Monday 22nd September. Cincinnati, Ohio, USA

Two state lines and another time zone, but let's start at the beginning...
Saturday, Glenn and I finished replacing the handrail on their stairs. He and Shirley had some business to attend to, so left me to catch up on my 'work'. I decided I'd head north the next day, at least as far as Mammoth Caves National Park in Kentucky. It wasn't going to be easy to leave Harmony Hills, but I had more adventures ahead of me.

Sunset, PLeasant Shade, Tennessee. Tobacco hanging in barn, Pleasant Shade, Tennessee. I learnt that tobacco is one of the biggest, if not the biggest, industry in Tennessee and Kentucky.

Glenn and Shirley didn't get home till the evening, and after dinner Glenn asked if I'd like to go to the races; stock car races that is. "Sure!"I couldn't have imagined how loud those cars would be. They were deafening! There were all different classes of vehicles, from tiny miniature cars that drivers climbed into through the roof, to full sized Nascar type cars. The racing was fierce and we witnessed a couple of decent spills. I took dozens of photos but most of them turned out to be just a blur.

Stock car racing, Carthage, Tennessee. Stock car racing, Carthage, Tennessee.

Sunday morning, Shirley cooked Glenn and I his favourite breakfast- scrambled eggs and salt cured country ham. Phew, salty....but nice, and of course accompanied by the ever present biscuits, which I've come to love! *for those Australians out there, 'biscuits' are not the same as what we call biscuits. You just gotta try 'em* Initially, I'd hoped Glenn and Shirley would give me a lift to the interstate so I could hitch to Kentucky, but they decided to have a look at Mammoth Caves as well. At least that was their excuse to drive me all the way up there. Thanks guys.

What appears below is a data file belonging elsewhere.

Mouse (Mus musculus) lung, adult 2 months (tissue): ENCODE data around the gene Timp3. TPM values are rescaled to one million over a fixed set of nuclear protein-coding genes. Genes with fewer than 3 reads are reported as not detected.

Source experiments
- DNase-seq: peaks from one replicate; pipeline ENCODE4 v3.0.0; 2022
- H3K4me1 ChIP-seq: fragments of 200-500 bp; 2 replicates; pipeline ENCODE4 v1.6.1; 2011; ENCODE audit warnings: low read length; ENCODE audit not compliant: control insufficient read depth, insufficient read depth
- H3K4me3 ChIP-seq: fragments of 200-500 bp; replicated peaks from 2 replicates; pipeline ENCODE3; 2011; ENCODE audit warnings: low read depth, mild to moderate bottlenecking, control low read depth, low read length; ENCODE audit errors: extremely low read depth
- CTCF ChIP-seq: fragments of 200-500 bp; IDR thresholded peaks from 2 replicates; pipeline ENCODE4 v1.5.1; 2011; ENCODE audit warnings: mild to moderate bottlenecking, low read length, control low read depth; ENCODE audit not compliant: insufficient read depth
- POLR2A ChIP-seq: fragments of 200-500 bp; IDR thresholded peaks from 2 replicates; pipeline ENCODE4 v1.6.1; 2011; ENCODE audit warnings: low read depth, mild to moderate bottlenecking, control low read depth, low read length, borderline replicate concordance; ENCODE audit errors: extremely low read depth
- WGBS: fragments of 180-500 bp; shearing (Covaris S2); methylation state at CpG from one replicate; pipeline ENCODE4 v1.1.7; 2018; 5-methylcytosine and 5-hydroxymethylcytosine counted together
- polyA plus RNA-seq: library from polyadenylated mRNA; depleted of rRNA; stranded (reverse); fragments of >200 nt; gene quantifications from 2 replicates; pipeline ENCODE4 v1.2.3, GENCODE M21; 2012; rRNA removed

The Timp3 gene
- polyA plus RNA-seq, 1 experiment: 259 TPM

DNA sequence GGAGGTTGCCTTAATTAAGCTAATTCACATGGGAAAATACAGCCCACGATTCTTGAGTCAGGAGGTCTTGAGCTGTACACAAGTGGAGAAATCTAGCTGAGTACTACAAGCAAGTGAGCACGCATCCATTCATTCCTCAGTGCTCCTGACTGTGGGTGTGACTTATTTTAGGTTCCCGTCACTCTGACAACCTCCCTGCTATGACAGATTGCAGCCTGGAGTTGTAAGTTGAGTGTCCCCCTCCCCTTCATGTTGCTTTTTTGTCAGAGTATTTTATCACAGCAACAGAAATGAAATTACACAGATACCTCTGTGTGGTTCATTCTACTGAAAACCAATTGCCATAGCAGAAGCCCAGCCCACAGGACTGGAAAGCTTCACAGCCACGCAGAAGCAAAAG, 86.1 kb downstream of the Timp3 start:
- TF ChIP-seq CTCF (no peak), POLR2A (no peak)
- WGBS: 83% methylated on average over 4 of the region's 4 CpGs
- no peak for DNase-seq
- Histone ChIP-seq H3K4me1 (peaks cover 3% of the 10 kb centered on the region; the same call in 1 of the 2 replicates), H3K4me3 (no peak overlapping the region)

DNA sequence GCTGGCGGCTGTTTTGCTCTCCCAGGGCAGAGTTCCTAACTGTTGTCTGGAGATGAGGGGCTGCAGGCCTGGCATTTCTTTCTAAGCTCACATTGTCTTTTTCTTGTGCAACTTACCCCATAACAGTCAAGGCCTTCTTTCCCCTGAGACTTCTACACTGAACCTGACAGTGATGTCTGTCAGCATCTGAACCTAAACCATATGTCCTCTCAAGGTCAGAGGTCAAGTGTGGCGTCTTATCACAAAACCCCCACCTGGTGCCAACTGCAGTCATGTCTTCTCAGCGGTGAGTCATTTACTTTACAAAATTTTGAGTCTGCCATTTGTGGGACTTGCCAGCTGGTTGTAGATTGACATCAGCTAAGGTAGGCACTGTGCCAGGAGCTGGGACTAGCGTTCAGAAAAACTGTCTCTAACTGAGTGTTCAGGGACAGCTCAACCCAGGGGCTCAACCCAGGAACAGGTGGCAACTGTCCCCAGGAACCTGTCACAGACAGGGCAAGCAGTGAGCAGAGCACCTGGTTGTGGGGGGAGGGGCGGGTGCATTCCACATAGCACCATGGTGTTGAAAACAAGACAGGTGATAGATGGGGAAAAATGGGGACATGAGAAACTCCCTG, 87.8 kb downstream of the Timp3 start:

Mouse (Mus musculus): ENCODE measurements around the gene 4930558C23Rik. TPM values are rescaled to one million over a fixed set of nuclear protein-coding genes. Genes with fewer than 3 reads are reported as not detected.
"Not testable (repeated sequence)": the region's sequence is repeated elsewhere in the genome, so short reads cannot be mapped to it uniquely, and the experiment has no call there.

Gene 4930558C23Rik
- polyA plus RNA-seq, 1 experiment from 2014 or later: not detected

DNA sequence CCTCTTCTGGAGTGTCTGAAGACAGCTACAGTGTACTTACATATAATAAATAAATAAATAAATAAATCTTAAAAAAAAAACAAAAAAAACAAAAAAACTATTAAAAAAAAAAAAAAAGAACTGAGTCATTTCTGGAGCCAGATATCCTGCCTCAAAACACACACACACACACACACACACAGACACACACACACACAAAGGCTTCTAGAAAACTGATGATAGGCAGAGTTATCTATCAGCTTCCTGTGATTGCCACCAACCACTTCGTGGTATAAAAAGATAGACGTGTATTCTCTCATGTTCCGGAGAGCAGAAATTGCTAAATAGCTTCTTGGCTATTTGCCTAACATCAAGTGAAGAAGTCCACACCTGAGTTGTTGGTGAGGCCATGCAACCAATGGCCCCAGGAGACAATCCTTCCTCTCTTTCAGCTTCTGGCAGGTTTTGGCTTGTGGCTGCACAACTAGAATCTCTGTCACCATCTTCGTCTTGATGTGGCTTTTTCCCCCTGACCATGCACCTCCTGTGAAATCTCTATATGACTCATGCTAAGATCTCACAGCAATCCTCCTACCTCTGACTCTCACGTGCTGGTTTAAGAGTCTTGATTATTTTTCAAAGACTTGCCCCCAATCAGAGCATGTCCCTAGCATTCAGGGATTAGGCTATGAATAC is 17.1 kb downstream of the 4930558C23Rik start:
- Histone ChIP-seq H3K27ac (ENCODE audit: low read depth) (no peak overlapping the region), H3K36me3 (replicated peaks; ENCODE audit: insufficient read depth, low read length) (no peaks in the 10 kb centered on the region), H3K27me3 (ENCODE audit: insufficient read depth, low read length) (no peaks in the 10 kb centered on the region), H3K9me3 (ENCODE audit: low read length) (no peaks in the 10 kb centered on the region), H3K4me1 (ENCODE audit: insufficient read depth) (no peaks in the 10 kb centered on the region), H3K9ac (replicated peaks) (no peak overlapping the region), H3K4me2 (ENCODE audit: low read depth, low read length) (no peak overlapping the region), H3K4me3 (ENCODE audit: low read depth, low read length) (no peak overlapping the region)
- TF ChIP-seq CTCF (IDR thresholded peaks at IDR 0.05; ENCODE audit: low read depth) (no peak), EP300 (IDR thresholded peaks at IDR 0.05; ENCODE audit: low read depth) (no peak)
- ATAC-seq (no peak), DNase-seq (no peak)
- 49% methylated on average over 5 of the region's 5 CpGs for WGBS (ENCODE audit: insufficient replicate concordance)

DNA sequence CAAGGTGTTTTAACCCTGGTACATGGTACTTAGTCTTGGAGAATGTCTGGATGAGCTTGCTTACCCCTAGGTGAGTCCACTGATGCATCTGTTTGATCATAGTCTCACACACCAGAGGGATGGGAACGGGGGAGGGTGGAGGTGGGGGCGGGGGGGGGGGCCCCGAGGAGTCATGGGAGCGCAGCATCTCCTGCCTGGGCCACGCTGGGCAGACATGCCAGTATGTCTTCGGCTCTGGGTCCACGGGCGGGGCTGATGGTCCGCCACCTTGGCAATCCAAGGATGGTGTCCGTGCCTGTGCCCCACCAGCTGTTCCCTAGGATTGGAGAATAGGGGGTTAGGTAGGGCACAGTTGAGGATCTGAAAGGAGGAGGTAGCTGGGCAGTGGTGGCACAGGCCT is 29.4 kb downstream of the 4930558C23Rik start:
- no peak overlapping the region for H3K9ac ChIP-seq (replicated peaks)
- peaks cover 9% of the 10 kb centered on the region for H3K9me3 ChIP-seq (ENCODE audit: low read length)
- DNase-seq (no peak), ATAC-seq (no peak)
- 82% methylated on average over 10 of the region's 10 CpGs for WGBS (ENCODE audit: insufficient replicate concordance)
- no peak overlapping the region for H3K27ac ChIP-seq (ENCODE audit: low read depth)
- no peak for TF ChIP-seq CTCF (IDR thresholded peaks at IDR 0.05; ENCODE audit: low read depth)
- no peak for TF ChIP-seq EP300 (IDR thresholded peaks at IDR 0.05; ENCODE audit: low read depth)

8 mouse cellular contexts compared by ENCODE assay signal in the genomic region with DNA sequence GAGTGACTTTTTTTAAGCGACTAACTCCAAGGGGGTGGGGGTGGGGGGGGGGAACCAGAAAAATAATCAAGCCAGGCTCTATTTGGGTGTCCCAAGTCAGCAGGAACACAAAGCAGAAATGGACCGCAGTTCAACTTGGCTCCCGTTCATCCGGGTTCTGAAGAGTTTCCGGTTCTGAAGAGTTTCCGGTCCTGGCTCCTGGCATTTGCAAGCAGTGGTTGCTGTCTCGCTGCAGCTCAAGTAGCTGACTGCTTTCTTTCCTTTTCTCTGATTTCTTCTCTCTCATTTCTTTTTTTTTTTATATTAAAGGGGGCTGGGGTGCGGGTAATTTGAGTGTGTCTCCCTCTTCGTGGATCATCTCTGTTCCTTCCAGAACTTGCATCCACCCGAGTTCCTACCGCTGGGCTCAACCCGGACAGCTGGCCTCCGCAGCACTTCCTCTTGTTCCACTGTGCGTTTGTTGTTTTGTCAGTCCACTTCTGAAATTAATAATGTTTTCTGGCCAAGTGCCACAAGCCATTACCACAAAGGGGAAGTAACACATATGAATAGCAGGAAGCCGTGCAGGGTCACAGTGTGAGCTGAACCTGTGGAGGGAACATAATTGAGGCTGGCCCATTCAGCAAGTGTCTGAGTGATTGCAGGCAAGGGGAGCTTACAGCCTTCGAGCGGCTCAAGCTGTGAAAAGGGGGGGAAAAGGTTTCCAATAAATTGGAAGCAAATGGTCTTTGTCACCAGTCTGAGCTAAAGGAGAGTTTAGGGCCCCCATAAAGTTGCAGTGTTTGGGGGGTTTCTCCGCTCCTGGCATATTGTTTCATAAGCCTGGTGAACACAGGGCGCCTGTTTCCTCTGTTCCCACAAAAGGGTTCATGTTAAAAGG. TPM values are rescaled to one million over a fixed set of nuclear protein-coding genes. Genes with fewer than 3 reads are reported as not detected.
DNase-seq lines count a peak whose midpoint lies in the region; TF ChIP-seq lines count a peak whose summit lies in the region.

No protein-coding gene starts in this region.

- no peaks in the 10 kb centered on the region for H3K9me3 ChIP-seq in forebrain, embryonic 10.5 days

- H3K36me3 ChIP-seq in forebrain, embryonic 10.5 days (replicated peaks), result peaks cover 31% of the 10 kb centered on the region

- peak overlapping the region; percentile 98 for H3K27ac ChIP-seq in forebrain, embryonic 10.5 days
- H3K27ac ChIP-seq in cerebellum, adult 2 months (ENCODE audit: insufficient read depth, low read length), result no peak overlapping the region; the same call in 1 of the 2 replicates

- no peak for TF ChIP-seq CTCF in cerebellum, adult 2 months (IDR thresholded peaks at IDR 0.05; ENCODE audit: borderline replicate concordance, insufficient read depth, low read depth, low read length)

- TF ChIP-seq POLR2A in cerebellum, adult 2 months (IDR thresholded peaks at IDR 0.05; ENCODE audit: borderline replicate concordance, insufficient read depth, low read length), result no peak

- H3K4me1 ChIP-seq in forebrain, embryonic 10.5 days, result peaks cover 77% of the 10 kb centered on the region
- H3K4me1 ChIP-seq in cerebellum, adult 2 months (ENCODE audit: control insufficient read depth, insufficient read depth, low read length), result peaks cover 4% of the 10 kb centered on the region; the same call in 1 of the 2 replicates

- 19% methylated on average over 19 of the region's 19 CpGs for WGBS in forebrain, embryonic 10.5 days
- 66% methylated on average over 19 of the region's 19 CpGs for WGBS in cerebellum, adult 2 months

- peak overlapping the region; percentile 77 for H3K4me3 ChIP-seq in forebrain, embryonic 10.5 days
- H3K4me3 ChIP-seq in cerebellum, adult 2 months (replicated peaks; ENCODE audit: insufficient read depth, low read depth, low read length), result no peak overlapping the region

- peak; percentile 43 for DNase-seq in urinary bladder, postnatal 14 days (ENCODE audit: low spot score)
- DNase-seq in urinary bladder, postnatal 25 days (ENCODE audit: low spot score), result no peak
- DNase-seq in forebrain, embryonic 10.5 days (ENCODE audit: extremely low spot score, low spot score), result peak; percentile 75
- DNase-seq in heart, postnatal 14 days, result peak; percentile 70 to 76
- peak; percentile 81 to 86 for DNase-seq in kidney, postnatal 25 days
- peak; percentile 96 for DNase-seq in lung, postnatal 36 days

Mammoth caves is a huge network of limestone caves, hundreds of feet underground. Three hundred and fifty miles of caves have been surveyed in the National Park so far, and geologists believe there could be up to a thousand miles in total. What caught my attention was the 'wild caves' tour they run, six hours of crawling and squeezing through cracks and crevices. It's classified as 'very strenuous' and you must be less than forty-two inches around- chest or hips- in order to sign up for the tour. That sounded cool.

Of course, just my luck that they've switched to their fall schedule, and now only run the 'wild caves' tour on weekends. I was too late for Sunday's tour. Damn. As a second option, I signed up for Monday's four and a half hour 'Grand Avenue' tour, a less strenuous and less exciting walk through four miles of cave. I bid goodbye to Glenn and Shirley and set off in search of a good place to sleep. About two miles from the visitor's centre, there was a spring that fed a small creek. There'd have to be some nice spots if I followed the creek. Well, not exactly...